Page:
Where does your interest in music come from?
    My dad’s a musician and I remember hearing jazz music and Rubber Soul in the house. But it was punk that really got me into music. I remember Grease the movie coming out. All the kids were into that, but I got a copy of Ian Dury’s ‘New Boots and Panties’. While all the other kids were singing ‘Summer Nights’ I was constantly playing that in the playground on a tape recorder and becoming something of a loner.

    How has music shaped you?
    It's definitely the most important thing in my life outside of my family and friends. I was due to speak at a conference and realised that it clashed with Noel Gallagher gig. I had to cancel the conference.
    Music can be simple and relaxing, but it can also be really spiritual. On another level it can trigger memories or it can just be escapism.

    How do you keep up-to-date with music?
    I know I'm not just here to plug magazines, but I do read Mojo and it's important to me. Magazines are as a whole. I’m also friends with Gilles Peterson and he turns me on to a lot of things. So I use reviews and recommendations from friends.

  • Let's shout louder about inspiring creative excellence
    Whenever you get a chance, step outside the day-to-day transactional reality with clients and chat about inspirational advertising ideas.

    Let's shout louder about inspiring creative excellence

    01 Jun 2015

    The use of creativity as a competitive weapon has never been more important, argues Magnetic CEO Sue Todd.

    Dentsu Aegis Network's recent acquisition of John Brown Media was a stunning endorsement of the strength of magazine media, with the media network planning to integrate John Brown's expertise into its iProspect business, growing richer search campaigns by offering the incentive of compelling content.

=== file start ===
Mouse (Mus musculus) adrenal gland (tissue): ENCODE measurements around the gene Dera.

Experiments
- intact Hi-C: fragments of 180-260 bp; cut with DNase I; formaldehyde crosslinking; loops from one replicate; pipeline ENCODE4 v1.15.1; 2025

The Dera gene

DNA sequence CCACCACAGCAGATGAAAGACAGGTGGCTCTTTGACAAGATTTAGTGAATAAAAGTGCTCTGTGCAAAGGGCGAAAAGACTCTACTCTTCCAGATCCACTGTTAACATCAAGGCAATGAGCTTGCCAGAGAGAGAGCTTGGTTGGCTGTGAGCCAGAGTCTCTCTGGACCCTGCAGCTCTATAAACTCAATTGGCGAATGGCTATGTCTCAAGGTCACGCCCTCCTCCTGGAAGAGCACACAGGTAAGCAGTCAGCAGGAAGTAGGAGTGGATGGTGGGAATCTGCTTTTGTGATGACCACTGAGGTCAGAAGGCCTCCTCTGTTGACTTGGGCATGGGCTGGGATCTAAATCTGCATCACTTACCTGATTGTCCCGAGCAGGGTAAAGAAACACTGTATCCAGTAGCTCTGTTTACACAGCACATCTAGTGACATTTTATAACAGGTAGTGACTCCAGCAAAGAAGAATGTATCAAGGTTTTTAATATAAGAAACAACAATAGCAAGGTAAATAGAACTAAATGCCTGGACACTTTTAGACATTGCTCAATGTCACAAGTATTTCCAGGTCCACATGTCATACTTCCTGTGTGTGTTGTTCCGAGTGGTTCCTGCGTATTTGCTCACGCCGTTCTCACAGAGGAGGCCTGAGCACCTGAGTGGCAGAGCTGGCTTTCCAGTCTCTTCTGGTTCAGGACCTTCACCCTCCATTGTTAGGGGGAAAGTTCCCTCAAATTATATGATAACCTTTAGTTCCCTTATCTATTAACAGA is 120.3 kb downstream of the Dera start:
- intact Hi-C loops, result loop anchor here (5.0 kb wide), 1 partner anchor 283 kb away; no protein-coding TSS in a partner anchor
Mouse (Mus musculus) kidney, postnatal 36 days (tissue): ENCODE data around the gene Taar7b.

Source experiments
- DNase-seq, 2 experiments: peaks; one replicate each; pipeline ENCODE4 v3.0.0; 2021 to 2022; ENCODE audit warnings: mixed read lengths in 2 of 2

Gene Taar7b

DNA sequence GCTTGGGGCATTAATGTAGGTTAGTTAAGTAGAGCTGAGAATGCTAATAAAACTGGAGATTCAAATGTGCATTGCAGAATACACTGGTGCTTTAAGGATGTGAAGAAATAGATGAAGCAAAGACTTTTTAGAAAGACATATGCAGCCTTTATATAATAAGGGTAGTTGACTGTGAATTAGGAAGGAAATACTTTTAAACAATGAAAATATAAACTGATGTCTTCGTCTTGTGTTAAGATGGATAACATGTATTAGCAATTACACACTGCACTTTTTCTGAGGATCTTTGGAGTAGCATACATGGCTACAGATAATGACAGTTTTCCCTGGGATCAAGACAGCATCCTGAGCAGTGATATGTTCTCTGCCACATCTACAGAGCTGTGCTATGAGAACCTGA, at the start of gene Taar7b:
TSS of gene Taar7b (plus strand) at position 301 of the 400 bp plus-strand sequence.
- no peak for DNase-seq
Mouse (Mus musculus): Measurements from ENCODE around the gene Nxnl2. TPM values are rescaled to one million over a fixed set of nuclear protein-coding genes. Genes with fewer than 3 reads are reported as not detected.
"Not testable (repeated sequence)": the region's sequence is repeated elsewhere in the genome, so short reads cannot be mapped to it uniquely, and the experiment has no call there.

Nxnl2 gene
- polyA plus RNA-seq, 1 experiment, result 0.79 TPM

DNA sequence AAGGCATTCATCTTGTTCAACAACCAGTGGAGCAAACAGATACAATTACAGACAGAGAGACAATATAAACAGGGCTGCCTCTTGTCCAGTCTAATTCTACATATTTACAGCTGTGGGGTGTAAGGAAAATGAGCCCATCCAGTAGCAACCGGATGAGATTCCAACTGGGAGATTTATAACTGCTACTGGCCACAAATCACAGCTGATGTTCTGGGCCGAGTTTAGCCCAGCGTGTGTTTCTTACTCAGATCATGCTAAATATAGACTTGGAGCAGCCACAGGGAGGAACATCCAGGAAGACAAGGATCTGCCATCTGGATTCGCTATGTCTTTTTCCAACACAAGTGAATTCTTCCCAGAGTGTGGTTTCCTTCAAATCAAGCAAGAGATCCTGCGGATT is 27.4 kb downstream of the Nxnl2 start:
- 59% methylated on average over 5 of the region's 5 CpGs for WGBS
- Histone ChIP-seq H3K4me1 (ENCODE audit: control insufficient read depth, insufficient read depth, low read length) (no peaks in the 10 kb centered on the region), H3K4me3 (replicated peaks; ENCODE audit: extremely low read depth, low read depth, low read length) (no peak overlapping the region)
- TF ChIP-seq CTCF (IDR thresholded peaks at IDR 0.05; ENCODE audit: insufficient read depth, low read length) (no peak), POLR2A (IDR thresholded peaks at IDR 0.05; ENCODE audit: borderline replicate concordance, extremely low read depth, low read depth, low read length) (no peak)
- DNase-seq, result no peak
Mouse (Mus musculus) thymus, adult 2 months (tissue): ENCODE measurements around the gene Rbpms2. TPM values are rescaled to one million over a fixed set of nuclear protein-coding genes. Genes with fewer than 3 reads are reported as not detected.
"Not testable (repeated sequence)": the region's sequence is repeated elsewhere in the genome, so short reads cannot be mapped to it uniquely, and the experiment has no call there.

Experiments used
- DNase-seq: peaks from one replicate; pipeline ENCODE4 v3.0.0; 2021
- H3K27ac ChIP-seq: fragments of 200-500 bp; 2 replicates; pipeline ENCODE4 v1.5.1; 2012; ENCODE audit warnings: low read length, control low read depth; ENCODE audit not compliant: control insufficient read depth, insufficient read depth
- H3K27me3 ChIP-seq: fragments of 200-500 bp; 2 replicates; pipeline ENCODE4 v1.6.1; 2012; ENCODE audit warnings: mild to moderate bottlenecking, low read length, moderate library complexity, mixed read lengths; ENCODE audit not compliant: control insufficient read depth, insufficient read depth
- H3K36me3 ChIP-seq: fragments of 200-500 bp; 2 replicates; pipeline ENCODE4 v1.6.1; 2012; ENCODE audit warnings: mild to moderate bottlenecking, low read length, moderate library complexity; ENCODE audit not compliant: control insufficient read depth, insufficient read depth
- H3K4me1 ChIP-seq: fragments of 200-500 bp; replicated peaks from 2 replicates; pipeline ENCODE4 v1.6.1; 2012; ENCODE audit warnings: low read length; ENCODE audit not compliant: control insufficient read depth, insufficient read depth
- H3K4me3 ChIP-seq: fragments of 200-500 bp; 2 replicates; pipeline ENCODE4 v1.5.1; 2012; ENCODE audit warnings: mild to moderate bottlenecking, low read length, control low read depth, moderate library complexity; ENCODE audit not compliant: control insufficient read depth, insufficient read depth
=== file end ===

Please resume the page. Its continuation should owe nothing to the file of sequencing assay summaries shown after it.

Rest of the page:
Hearst's recent win of the Asda content account, plus the launch of cultural creative agency ADVENTURE by Bauer Media and Time Inc. UK's content division, are all symbols of the dynamism and innovation in magazine media, which is part of a thriving publishing sector that contributes £10 billion to the UK economy and creates 231,000 jobs.

    More than this, magazines have always helped to grow and inspire audiences through ideas, craft, and design.

    Our most recent study of 15,000 magazine readers' motivations and habits, called 'The Rules of Attraction', uncovered that 83% of readers agree the content gives them ideas and inspiration.

    Publishers have always cared about great content and strong advertising creative plays a significant part in this.

    Ads for magazine readers are an intrinsic part of the audience experience and are the most welcomed format, according to research that shows that more UK consumers prefer to look at ads in print magazines than any other media (Adobe, 'Click Here: The State of Online Advertising').

    This close relationship between advertising creativity and audience explains why publishers have a vested interest in best-in-class advertising quality and are passionate about the ads that they carry - a commitment which encourages higher creative standards.

    The D&AD awards provide a showcase for this creativity and it was fantastic to see some strong magazine media ad campaigns recognised just last month.